The Australian Digital Health Agency is set to test new models of healthcare that are enabled or enhanced by the forthcoming personal e-health record.
The operator of the record system said it is looking to fund a series of test bed projects in partnership with industry and academia to feed into the creation of digitally-enabled services and new models of healthcare.
It will use the projects both to test digital technologies and to “produce evidence of the positive impact" new services or models of care might provide.
This is in line with the national digital health strategy 2018-2022, which proposes "test[ing] evidence-based digital empowerment of key health priorities” and "solving any technical obstacles”.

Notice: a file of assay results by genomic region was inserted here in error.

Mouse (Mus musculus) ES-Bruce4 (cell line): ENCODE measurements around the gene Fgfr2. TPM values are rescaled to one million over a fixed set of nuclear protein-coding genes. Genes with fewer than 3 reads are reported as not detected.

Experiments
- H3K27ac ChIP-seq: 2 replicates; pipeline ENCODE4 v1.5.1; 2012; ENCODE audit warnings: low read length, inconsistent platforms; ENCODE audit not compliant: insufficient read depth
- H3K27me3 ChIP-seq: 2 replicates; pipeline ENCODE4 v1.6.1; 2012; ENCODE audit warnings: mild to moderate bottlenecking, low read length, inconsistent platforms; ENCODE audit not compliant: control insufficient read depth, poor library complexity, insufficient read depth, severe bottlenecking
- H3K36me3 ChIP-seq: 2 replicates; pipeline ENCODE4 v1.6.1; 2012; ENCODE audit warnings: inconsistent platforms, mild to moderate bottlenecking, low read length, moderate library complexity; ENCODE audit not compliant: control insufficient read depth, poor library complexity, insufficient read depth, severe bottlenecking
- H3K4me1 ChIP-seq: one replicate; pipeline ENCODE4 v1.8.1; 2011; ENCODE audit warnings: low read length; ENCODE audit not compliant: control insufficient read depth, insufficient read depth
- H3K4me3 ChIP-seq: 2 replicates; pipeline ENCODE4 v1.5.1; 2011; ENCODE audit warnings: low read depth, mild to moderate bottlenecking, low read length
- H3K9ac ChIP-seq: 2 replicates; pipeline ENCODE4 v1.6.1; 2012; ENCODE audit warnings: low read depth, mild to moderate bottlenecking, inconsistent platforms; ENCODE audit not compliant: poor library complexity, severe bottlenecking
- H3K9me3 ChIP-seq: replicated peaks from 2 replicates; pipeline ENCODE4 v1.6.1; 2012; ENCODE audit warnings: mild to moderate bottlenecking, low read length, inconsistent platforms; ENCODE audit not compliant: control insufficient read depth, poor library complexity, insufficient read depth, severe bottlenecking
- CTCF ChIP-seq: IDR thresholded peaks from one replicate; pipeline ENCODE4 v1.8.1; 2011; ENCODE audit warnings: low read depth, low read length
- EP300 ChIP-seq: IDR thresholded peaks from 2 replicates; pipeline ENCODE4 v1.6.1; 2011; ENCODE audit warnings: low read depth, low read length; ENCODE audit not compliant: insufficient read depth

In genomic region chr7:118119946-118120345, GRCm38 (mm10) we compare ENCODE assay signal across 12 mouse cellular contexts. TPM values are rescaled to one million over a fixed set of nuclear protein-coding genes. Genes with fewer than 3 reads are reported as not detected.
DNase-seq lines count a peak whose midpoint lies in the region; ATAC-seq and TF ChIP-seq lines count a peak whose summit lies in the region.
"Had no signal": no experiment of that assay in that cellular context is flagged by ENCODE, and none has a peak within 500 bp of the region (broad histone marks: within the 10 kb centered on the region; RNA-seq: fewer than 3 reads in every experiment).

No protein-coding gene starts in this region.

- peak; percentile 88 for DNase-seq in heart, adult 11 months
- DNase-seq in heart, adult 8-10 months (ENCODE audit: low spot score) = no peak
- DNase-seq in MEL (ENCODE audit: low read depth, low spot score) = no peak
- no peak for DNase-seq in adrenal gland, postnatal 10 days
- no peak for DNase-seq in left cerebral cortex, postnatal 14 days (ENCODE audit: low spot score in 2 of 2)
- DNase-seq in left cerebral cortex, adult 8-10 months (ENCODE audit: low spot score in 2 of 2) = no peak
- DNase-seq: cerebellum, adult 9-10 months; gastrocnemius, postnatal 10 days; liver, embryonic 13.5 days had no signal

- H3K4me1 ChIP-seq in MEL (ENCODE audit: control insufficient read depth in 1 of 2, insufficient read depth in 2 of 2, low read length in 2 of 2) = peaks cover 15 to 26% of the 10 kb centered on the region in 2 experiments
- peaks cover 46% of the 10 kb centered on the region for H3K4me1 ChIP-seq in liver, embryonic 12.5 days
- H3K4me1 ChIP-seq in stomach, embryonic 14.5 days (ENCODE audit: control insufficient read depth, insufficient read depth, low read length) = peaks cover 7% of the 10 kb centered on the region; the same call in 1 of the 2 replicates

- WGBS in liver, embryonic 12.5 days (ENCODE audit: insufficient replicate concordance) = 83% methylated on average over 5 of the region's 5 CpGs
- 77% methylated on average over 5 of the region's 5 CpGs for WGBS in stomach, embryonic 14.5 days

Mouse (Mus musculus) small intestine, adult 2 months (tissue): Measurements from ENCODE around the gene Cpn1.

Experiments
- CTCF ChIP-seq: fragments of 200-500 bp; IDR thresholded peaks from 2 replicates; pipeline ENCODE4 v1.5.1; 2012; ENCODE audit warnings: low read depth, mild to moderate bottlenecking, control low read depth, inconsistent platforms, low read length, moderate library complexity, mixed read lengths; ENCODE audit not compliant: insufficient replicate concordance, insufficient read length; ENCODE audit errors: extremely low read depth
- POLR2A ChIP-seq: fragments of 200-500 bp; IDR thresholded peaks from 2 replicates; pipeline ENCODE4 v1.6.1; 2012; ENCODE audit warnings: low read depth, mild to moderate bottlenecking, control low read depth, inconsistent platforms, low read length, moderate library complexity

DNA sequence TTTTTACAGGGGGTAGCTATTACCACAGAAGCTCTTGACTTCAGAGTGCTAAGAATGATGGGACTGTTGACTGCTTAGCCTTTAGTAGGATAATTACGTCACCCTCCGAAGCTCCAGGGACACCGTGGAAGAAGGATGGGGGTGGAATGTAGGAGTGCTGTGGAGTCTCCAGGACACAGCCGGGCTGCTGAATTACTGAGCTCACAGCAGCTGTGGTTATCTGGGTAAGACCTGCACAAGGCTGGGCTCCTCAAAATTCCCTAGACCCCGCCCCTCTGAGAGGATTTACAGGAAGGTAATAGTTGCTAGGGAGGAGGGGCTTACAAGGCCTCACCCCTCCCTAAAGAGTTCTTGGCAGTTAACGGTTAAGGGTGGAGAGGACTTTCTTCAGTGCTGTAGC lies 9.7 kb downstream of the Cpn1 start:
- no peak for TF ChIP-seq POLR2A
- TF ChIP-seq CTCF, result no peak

The strategy outlines seven “strategic priorities” for digital health in Australia, including the shift to a default electronic My Health Record for every Australian by the end of this year.
The projects will initially use the My Health Record system to focus on addressing priority health areas.
They will "especially" focus on enhancing consumer participation and empowerment, as well as on integrated care, patient experience and chronic disease management.
The agency is currently calling for proposals.
The first tranche of test beds incorporating the use of the My Health Record system will be expected to have “baseline measures” in place by the start of November this year.
“This is with a view to leveraging the significant efforts underway in 2018 to raise awareness of the My Health Record and expand participation, and to use this national infrastructure as a platform for innovation,” tender documents state.
The agency also wants to use the projects to inform the “development of a test bed framework ... for implement[ing] and evaluat[ing] the use of digital health technologies”.
The “co-operative model of delivery” will see the agency match put up to $600,000 towards each test bed.